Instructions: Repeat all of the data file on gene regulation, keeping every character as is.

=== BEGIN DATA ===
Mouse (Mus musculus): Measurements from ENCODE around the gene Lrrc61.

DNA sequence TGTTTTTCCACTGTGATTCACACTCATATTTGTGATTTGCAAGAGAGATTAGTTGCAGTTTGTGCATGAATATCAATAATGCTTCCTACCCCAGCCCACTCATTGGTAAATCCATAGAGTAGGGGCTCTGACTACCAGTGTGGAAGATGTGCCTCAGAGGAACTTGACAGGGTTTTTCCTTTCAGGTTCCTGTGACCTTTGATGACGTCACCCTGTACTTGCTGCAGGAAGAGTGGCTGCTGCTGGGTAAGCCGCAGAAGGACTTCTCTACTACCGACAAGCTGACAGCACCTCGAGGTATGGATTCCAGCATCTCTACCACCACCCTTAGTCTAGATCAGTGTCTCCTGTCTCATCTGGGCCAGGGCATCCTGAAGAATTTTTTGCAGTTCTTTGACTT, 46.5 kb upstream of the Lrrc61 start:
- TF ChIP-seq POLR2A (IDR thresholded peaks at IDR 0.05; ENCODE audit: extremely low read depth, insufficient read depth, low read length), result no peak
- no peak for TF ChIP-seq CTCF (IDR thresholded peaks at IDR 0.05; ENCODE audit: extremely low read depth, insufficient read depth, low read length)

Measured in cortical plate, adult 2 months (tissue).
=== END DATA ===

Mouse (Mus musculus): Measurements from ENCODE around the gene Lrrc61.

DNA sequence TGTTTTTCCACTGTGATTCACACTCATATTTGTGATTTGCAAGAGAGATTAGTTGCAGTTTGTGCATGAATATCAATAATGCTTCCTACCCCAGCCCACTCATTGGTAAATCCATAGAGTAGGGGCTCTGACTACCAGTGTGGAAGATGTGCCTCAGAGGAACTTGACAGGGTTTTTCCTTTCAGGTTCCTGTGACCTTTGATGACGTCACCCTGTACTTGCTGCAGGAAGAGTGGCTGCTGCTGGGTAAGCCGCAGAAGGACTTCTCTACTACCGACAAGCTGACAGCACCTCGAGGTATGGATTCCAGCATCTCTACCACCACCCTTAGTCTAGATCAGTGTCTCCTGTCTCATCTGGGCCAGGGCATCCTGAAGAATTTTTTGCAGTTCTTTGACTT, 46.5 kb upstream of the Lrrc61 start:
- TF ChIP-seq POLR2A (IDR thresholded peaks at IDR 0.05; ENCODE audit: extremely low read depth, insufficient read depth, low read length), result no peak
- no peak for TF ChIP-seq CTCF (IDR thresholded peaks at IDR 0.05; ENCODE audit: extremely low read depth, insufficient read depth, low read length)

Measured in cortical plate, adult 2 months (tissue).